The president of the international governing body of tennis said he is disappointed with the leadership mess plaguing the sport's national association in the Philippines, a local official has said.
Randy Villanueva, board member of the Philippine Tennis Association (Philta), said he and a group demanding reforms in the way the sport is run in the country welcomed the critique by International Tennis Federation chief David Haggerty.
“We are happy that the ITF has finally stepped in on this matter that has divided not only the leadership of the tennis association but also the hopes and dreams of our future tennis stars,” Villanueva said.
Haggerty cited the resignation of Parañaque Mayor Edwin Olivarez and two recent Philta elections that were not sanctioned by the ITF and the Philippine Olympic Committee.
Jean Henri Lhuillier said he wants to see Philta leaders be accountable for the local state of tennis.
“We have been demanding for Philta officials to make improvements in running the association because it has already derailed the development of tennis in the country for so long,” a long-time backer of tennis and Philta board member said.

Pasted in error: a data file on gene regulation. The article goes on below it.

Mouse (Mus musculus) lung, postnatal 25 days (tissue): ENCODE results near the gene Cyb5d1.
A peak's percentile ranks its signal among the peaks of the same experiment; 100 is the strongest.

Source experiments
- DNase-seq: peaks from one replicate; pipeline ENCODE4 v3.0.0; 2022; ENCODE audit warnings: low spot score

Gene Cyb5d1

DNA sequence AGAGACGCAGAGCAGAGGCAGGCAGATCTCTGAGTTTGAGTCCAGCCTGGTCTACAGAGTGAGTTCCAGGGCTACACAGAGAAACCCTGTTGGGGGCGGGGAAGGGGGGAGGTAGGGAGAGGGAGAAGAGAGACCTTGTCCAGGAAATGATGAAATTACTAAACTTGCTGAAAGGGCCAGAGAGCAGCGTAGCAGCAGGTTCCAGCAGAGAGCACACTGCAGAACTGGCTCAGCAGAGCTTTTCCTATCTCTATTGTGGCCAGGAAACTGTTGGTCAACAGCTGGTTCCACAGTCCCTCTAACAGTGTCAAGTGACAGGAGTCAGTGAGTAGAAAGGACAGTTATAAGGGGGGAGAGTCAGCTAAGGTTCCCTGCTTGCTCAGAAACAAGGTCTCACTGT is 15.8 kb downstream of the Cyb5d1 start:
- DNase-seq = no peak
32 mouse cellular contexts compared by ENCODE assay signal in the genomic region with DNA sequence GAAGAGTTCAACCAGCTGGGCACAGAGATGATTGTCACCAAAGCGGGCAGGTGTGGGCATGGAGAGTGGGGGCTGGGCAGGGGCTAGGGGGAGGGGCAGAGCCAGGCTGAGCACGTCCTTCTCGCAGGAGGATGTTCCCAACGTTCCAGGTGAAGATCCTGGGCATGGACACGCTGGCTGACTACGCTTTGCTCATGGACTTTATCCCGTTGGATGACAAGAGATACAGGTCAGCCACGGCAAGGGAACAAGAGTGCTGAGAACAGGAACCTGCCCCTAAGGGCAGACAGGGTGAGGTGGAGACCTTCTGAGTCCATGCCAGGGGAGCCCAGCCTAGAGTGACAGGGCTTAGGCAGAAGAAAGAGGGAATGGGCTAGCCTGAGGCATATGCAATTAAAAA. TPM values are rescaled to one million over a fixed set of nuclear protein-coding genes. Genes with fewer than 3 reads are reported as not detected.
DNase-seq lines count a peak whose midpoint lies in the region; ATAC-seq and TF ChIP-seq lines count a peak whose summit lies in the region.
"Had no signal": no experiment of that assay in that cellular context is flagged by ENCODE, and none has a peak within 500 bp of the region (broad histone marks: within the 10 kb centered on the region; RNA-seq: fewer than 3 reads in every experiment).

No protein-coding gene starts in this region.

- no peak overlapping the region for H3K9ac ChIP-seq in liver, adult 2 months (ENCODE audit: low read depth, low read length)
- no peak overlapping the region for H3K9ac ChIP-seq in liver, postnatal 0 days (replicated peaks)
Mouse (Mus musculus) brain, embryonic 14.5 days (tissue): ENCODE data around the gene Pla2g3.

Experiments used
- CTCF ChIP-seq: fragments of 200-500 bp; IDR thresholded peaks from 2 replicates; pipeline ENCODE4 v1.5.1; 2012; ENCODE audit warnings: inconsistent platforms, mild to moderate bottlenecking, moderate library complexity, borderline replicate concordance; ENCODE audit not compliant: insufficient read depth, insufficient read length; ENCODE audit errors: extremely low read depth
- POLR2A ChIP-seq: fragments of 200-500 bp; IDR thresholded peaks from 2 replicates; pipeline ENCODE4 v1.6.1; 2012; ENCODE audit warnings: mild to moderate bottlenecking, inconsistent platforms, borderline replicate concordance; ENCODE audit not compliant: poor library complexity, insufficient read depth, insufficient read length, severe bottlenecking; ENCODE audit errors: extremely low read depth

Lhuillier and Villanueva's group does not agree with the alleged "exclusive nature and lack of programs," and questioned the legitimacy of Philta president Antonio Cablitas, who won the vote in June.
In his letter, Haggerty said the ITF, like the POC, continues to recognize Olivarez as the Philta president and told the organization to amend its charter to expand the membership before holding an election.
The ITF also gave Philta until November 15 to submit a list of current members, qualifications and criteria for membership and a clear plan of action for how Philta intends to expand its membership.
It also tasked Philta to file reports of its accomplishments for the last 2 to 3 years such as the number of tournaments, number of coaching training sessions, number of training camps, and list of international competitions in which the Philippines participated.
The Lhuillier group contended that “the content of the report (by Philta) does not look promising as it’s a well-known fact that almost all the tennis activities happening in the country for the last few years have been initiated by private sponsors . . .”
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